• Here is a map from Rollins and Stein, showing their interpretations of different historic earthquakes in the region. This was published in response to the Januray 2010 Gorda plate earthquake. The faults are from Chaytor et al. (2004).

    • Tectonic configuration of the Gorda deformation zone and locations and source models for 1976–2010 M ≥ 5.9 earthquakes. Letters designate chronological order of earthquakes (Table 1 and Appendix A). Plate motion vectors relative to the Pacific Plate (gray arrows in main diagram) are from Wilson [1989], with Cande and Kent’s [1995] timescale correction.

    • Here is a large scale map of the 1994 earthquake swarm. The mainshock epicenter is a black star and epicenters are denoted as white circles.

    • Here is a plot of focal mechanisms from the Dengler et al. (1995) paper in California Geology.

  • In this map below, I label a number of other significant earthquakes in this Mendocino triple junction region. Another historic right-lateral earthquake on the Mendocino fault system was in 1994. There was a series of earthquakes possibly along the easternmost section of the Mendocino fault system in late January 2015, here is my post about that earthquake series.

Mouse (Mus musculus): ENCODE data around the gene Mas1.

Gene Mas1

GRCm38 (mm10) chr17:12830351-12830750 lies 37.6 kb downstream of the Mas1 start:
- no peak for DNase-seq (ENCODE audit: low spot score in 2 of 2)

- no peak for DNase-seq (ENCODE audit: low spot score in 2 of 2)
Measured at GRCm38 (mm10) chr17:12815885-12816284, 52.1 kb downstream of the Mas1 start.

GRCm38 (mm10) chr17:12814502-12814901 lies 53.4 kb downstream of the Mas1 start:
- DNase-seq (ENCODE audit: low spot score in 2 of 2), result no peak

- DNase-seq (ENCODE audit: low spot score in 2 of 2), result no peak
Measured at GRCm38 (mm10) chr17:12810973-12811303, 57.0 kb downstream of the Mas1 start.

• Here is a map from Chaytor et al. (2004) that shows some details of the faulting in the region. The moment tensor (at the moment i write this) shows a north-south striking fault with a reverse or thrust faulting mechanism. While this region of faulting is dominated by strike slip faults (and most all prior earthquake moment tensors showed strike slip earthquakes), when strike slip faults bend, they can create compression (transpression) and extension (transtension). This transpressive or transtentional deformation may produce thrust/reverse earthquakes or normal fault earthquakes, respectively. The transverse ranges north of Los Angeles are an example of uplift/transpression due to the bend in the San Andreas fault in that region.